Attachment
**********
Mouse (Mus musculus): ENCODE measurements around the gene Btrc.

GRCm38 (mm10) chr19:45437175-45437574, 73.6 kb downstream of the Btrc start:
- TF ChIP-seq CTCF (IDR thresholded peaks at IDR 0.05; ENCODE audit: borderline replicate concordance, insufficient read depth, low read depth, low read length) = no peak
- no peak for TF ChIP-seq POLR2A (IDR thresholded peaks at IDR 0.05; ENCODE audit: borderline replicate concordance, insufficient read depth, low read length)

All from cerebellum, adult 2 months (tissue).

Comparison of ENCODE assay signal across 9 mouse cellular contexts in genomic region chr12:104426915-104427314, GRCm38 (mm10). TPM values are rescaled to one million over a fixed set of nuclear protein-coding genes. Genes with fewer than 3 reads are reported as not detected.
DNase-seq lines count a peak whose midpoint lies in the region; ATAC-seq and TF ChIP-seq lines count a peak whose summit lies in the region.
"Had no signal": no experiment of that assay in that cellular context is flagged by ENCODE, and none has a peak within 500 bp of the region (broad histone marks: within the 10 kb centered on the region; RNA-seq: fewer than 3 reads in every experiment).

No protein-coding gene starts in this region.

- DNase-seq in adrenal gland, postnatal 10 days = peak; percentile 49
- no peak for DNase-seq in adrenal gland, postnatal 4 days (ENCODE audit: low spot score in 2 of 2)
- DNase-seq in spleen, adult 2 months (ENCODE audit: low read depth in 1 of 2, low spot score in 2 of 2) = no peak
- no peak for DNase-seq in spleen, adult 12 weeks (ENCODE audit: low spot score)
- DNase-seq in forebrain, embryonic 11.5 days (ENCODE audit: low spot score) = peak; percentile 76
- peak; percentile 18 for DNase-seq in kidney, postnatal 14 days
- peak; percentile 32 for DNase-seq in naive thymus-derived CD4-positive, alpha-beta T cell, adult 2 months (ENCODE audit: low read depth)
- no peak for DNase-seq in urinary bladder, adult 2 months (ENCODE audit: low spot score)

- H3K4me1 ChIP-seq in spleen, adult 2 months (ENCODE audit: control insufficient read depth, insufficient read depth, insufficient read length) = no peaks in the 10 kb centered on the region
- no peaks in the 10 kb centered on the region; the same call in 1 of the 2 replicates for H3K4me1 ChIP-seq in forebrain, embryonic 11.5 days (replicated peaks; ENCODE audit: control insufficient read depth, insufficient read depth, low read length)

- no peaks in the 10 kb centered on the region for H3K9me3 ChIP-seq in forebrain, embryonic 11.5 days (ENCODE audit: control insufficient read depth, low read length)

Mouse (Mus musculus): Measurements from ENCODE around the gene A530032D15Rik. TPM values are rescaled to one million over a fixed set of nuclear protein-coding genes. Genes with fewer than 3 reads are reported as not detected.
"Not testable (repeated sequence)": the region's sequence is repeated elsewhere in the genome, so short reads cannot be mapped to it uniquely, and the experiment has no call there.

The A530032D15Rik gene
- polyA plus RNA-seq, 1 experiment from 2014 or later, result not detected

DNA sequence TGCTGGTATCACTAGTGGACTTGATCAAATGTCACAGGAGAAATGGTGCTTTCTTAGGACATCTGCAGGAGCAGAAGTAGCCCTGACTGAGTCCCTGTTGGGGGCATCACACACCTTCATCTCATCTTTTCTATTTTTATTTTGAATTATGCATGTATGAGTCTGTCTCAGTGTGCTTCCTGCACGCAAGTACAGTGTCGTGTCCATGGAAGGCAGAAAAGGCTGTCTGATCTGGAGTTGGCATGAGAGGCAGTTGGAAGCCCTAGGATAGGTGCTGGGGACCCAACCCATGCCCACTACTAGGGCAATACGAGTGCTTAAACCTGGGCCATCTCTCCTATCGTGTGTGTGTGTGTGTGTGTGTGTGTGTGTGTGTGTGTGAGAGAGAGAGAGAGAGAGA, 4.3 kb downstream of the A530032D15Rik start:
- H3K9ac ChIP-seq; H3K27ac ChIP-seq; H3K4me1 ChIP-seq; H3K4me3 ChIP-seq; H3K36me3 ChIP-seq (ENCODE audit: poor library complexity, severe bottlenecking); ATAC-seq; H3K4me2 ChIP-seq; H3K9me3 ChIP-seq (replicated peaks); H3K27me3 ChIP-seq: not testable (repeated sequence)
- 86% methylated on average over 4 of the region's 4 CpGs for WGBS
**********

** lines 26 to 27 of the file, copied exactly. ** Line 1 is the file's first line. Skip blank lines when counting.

- H3K9ac ChIP-seq; H3K27ac ChIP-seq; H3K4me1 ChIP-seq; H3K4me3 ChIP-seq; H3K36me3 ChIP-seq (ENCODE audit: poor library complexity, severe bottlenecking); ATAC-seq; H3K4me2 ChIP-seq; H3K9me3 ChIP-seq (replicated peaks); H3K27me3 ChIP-seq: not testable (repeated sequence)
- 86% methylated on average over 4 of the region's 4 CpGs for WGBS